The Oregon Department of Environmental Quality is in search of a new way to pay for Gov. Kate Brown's clean air initiative, after lawmakers did not pass its primary funding mechanism.

Brown’s Cleaner Air Oregon initiative aims to create more stringent air toxics regulations based on what’s safe for human health. Those would be similar to what states like California and Washington already have.

House Bill 2269 would have funded that work by increasing the permit fees paid by polluters. Lawmakers abandoned the idea after opposition from industry groups.

If the world does nothing to limit carbon emissions, the US economy will suffer — but, according to a new study published Thursday in Science, the Pacific Northwest might actually benefit.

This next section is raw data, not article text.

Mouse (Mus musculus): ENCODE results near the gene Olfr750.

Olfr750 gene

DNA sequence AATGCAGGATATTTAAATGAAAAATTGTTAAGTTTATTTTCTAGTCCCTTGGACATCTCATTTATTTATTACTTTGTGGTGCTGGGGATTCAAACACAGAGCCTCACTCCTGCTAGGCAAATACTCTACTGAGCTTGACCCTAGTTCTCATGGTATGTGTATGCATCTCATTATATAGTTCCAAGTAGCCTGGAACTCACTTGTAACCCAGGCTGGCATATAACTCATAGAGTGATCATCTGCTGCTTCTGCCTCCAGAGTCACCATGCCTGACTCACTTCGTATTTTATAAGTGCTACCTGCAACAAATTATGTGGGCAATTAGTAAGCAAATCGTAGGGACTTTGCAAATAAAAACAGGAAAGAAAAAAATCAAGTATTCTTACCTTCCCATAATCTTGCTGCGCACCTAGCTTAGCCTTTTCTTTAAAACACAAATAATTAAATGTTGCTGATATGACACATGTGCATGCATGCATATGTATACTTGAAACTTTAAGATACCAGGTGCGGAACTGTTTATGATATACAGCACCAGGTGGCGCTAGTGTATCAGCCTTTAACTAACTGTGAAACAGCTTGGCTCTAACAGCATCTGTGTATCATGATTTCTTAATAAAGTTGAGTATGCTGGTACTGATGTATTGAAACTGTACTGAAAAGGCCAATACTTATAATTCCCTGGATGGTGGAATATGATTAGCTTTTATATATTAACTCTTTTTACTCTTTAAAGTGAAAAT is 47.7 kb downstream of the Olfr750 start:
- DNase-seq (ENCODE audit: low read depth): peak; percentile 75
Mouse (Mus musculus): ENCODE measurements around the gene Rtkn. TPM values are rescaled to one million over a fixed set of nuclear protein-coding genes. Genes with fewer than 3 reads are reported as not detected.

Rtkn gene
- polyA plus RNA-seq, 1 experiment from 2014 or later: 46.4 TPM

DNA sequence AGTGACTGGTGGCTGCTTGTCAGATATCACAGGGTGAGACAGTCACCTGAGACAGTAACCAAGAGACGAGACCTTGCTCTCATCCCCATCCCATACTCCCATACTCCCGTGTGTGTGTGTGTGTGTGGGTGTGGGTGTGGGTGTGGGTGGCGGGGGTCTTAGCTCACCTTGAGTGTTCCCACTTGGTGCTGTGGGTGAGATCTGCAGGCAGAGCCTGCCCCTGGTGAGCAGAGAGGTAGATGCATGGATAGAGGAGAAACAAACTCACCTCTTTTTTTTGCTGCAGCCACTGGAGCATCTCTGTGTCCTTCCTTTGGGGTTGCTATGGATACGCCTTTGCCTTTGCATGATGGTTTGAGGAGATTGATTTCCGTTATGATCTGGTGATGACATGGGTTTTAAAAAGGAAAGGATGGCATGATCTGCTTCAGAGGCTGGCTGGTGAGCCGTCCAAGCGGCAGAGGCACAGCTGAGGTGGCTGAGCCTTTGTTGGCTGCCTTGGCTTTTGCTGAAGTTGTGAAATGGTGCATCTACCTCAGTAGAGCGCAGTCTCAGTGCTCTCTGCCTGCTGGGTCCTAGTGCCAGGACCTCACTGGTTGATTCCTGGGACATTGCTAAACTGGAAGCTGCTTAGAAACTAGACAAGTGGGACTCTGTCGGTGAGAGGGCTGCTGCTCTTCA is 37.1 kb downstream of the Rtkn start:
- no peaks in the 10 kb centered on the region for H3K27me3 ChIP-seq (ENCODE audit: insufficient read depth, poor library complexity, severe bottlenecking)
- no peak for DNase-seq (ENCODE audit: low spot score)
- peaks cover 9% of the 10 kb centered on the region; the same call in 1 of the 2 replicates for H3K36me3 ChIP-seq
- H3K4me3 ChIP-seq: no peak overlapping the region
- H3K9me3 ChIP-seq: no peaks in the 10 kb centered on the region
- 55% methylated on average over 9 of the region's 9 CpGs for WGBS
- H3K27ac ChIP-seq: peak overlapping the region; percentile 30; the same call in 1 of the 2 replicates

Fourteen states — including Oregon and Washington — are threatening to sue the U.S. Environmental Protection Agency for violating the Clean Air Act.

In a letter to the EPA sent Thursday, the group argues Director Scott Pruitt broke the law when he ordered his agency to halt part of the rule-making process for regulating methane and other air pollution from oil and gas facilities.

For the second time since 2015, the Oregon Legislature has stripped language out of a bill that would have increased the state’s regulation of oil trains.

Oregon has the weakest regulations among West Coast states.

A year after a Union Pacific oil train derailed and caught fire in the Columbia River Gorge town of Mosier, lawmakers are advancing to the House and Senate floors House Bill 2131, sponsored by Rep. Barbara Smith Warner, D-Portland.

This spring has been strange in Oregon’s Lane County.

“It rained every day. I’m exaggerating, but only by two days,” said farmer Jason Hunton.

As Mother Nature reared her ugly head, Hunton had to sit and watch his fields. Hunton farms organic and conventional land in Junction City, Oregon.